Friday, December 11, 2009

Day 19: John 3


The story of Jesus is an amazing one. The Gospel, the Good News about Jesus, is so simple that a child can understand it and yet, it is so profound, that religious leaders are mystified by it.

Such is the case for Nicodemus. He is a Pharisee, a teacher of the law, a religious leader, and a very successful one. This was a man who took God seriously, far more seriously than us. He had dedicated his entire life to studying the Scriptures, following them precisely, and teaching others. Yet, when he encounters Jesus, he is stumped. It is obvious that Jesus is no ordinary man. The works that He does testify that He is more than just another man. But surely He cannot be God. Would God come like this? Where is the pomp and circumstance? Where are the trappings of royalty and power? Why is He not demanding the worship of those He encounters? He seems so human and yet so different.

Jesus explains to Nicodemus that He is very close to the kingdom of God, but he requires a spiritual birth. We have all been physically born and this inaugurates or physical lives. From our birth we are conditioned to take control of our lives, to make our own way. However, "our own way" alienates and offends God; it seperates us from Him. Now Jesus is saying that to be reunited with God, we must undergo a new birth by the Spirit. It requires the Spirit of God giving us understanding about Jesus and what He has done. This is entirely a work of God, we cannot control it or predict when, where, or how it will take place. This new understanding leads to one point, do we believe in Jesus? Not just as a historical figure, but do we believe that Jesus has given His life in our place, to take our condemnation and win for us life with God?

Verses 16-18 are some of the most beautiful in the Bible. Here, God shows us that because of His great love for us, He gave His most precious possession, His Son. Jesus did not come to judge and condemn, but through His life, the basis for condemnation comes. Jesus does not condemn us, instead, the choice is ours. We believe in Him and are free from condemnation. If we do not believe, that is itself condemnation for us. God draws us to the point, but the choice is ours.

To illustrate, Jesus points back to a story in the Old Testament (Numbers 21:4-9). The Israelites are wandering in the wilderness, somewhere between God miraculously rescuing them from Egypt and the point when they are prepared to enter and receive the Promised Land that God gives them. During this time, God provides for all of their needs - they are miraculously fed, their clothes do not wear out, God personally guides them - and yet it is not good enough. They grumble and complain about what God is doing; in fact, they wish to return to slavery in Egypt rather than follow God anymore. God's patience wears out and He send serpents throughout the camp. They bite many people and they die. The people see their sin and ask Moses to pray and ask for God's forgiveness. In reply, God tells Moses to make a bronze serpent and put it on a pole. If the people who have been bitten will look at the pole, they will be healed. Jesus tells Nicodemus that He will one day be lifted up on a pole just like the serpent. For everyone who believes and looks to Him for forgiveness and healing, he will find exactly what he seeks.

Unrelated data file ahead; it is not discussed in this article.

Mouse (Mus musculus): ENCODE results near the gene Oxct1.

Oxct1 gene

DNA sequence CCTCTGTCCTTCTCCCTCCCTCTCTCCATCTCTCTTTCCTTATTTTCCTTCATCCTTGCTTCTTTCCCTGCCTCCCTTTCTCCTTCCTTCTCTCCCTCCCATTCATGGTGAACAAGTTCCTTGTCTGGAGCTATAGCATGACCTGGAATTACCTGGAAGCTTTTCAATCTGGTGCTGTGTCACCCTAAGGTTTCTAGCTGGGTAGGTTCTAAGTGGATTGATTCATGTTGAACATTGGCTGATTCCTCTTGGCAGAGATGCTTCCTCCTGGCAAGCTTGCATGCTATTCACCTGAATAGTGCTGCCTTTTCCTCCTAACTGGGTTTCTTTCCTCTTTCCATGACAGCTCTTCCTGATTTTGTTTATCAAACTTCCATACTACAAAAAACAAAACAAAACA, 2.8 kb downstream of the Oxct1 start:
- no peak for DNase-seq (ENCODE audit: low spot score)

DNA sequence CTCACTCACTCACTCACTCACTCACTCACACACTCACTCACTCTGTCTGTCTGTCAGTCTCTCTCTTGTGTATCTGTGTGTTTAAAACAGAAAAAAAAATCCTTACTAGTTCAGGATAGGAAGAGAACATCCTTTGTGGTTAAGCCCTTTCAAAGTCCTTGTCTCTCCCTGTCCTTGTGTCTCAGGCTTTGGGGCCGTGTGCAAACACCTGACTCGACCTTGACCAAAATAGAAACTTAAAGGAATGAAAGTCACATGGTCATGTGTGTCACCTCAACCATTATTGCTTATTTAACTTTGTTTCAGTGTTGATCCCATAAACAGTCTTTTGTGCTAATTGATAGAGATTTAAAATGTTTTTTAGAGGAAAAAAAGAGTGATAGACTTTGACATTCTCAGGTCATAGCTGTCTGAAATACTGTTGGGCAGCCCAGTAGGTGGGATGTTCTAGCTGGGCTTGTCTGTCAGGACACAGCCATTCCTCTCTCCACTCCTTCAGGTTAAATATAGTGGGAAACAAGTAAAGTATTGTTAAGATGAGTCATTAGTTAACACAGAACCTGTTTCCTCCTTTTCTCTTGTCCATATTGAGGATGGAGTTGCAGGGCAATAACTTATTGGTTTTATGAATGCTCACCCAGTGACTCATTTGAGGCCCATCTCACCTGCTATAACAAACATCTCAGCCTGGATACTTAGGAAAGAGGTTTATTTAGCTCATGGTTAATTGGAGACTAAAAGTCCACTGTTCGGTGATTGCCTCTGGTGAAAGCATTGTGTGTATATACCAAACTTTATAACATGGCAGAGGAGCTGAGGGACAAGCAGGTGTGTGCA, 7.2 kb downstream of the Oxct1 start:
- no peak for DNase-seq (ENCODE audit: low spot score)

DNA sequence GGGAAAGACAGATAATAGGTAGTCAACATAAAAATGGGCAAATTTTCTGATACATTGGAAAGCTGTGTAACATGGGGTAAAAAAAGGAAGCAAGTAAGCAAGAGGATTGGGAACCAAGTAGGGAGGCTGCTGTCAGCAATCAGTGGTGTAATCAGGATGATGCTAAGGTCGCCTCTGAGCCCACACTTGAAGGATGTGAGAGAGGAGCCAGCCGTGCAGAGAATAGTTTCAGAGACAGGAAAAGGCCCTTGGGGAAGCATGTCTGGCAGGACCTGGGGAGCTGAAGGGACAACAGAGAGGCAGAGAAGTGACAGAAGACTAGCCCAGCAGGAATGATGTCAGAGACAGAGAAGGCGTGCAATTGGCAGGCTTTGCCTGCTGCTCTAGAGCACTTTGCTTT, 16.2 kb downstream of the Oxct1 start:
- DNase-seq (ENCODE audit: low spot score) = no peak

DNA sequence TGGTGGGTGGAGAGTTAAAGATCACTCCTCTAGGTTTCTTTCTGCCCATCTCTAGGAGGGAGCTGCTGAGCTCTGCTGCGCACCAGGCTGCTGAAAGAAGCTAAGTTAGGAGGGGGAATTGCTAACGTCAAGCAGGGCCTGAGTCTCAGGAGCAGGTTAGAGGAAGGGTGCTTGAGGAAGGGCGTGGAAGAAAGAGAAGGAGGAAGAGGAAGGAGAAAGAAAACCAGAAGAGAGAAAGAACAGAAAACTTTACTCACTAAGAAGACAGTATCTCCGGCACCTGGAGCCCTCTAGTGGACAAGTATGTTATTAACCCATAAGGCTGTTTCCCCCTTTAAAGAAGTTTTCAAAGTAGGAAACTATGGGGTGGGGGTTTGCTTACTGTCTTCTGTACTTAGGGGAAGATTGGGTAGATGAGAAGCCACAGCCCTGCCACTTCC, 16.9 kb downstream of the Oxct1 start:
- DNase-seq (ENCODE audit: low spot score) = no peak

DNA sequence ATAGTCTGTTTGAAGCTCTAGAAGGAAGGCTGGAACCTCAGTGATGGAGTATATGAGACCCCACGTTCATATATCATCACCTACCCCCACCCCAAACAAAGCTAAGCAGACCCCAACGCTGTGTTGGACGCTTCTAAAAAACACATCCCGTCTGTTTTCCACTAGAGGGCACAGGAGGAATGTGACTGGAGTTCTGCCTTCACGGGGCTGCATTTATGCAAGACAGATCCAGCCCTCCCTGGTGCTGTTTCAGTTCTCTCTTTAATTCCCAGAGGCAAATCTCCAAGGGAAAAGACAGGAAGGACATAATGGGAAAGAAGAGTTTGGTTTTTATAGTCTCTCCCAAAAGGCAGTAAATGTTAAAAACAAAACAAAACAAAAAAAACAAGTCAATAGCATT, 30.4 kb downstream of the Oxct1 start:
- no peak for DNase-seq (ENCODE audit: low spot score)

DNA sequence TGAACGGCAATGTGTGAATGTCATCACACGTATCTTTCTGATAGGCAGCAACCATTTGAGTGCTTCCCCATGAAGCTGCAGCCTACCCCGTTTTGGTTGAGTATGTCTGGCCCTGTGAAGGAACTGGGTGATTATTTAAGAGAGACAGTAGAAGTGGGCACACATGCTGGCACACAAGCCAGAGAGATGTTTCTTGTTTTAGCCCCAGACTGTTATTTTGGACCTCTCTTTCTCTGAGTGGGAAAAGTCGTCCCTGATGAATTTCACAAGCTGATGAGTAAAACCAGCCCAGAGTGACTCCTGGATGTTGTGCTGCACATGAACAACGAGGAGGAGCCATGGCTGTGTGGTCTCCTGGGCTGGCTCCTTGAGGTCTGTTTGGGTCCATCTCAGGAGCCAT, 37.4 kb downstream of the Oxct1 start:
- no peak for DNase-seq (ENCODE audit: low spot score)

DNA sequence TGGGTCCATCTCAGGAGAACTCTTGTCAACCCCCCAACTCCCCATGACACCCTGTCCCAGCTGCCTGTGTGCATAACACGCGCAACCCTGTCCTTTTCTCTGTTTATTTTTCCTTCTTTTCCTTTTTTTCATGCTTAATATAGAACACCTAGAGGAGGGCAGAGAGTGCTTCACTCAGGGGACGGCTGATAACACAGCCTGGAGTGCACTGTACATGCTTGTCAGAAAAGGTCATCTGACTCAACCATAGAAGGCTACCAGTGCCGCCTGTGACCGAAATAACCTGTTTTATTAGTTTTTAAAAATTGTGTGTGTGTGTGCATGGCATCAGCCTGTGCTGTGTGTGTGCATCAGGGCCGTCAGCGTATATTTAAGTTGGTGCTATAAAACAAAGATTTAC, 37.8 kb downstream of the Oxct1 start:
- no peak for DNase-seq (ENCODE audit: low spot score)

We are all like the people of Israel. God gives more than we could ever ask for or imagine, and yet we complain. We turn against Him and seek our own way. We offend him, cut him out, and seek to put ourselves in the position of God. As a result, we are given a sentence of death. Just like the serpent's poison, sin enters our lives and kills off everything. It takes our life, injures those we love, and sentences us to death. God's solution is the same. Look to the Son who was lifted up on the cross in our place. When we look to Him and believe, we are healed. Our lives become one of looking to the Son to find life.

Do you believe?

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